Radio review: The real stories behind the Waco siege
End of Days - BBC Radio 5 Live Podcast
DAVID Koresh thought he was the new Messiah.
He and scores of his followers - 86 in total - died in the Waco siege of 1993 that ended when a huge fireball ripped through the cult's Texas compound.
What has been largely hidden was that 30 of those followers came from the streets of Manchester, London and Nottingham - 24 of those who died in Waco were Britons.
Producer Ciaran Tracey and presenter Chris Warburton take us with them to speak to the families of those largely unknown individuals.
It's a chilling podcast.
We're learning just how much power Koresh had, his sheer force of personality.
It's 5 Live style - that's conversational and all about the excitement of tracking down the truth. It's ballsy with cups of tea.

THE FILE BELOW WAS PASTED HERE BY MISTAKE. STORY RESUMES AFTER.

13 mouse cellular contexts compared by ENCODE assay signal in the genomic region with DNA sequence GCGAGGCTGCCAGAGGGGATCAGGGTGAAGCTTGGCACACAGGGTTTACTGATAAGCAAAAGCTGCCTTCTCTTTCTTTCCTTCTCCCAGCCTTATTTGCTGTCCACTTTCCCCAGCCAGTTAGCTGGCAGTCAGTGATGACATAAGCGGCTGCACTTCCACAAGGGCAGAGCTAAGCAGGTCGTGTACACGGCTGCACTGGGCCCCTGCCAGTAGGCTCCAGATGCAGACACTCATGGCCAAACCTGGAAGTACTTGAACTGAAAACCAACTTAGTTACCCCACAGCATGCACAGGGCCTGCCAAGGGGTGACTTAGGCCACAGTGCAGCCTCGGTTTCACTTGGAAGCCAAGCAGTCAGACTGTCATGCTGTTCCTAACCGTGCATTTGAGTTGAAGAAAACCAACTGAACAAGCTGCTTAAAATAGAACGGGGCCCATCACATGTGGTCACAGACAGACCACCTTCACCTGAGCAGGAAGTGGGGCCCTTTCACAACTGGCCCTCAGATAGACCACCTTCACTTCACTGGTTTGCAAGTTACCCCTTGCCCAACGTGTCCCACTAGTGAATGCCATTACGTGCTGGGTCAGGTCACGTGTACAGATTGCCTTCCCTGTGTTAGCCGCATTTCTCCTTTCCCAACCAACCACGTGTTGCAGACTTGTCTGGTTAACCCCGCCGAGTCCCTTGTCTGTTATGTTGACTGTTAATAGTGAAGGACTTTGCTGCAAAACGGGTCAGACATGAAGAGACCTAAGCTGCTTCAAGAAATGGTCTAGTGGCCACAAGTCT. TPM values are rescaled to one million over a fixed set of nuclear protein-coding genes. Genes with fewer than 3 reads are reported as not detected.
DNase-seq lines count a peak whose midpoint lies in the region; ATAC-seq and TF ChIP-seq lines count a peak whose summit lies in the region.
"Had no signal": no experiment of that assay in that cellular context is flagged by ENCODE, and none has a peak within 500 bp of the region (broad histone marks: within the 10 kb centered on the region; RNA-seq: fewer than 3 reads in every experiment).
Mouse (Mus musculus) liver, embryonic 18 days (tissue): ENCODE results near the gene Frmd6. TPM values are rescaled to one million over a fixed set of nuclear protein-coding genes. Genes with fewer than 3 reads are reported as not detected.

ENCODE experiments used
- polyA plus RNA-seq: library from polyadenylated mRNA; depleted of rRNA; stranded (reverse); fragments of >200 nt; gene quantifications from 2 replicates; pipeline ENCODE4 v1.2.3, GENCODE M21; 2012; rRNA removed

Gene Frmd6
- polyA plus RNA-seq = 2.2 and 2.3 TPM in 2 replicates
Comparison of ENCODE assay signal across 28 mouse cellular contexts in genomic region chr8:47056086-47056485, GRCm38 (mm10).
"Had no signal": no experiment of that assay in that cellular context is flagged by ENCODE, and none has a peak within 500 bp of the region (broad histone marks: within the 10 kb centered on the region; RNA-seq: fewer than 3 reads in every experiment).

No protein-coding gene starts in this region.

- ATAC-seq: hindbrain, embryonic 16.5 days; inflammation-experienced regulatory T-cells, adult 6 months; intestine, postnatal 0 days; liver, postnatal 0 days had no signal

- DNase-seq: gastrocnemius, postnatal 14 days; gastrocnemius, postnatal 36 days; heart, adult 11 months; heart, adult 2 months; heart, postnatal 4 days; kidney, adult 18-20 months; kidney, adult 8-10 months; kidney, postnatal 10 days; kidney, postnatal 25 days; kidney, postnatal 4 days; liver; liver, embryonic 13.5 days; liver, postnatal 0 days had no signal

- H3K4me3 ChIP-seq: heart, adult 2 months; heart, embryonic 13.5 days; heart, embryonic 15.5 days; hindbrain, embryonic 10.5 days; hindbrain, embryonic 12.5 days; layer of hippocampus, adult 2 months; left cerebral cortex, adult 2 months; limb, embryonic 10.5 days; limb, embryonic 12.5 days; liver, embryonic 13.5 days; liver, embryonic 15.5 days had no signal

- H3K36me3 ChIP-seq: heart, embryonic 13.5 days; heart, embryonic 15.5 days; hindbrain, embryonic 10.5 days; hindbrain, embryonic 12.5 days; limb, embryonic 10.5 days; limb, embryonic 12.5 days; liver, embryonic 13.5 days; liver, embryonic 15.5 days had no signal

We're on the road with Warburton and Tracey as they're on the scent of a story and they're chatting about it, mesmerised by this man's charisma.
We start off outside number 31 on a suburban street somewhere on the outskirts of Manchester.
"That's where they would have been 'brainwashed' for want of a better word," says one.
"If they hadn't have come here, they might have lived," says the other.
They end up in Waco.
It was all meant to be about heaven and the new Christ, but it turned to hell in Texas for those who followed Koresh.
Sam Henry lost his daughter to Koresh first. He flew out to Texas to try and persuade her to come home.
His words fell on deaf ears. Worse was to come. His daughter talked her mother and four siblings into following her - none of them would return alive.
After a siege that went on for weeks, the FBI's attempts to release cult members ended in a fireball.
And all of those young people?
They were real, vibrant - this is their stories.
Strange how a leaflet pushed through a letterbox can change lives utterly.
Maybe some called them the "wackos of Waco" but, sighed one woman who lost her outgoing, soul-loving sister: "They were like you and me."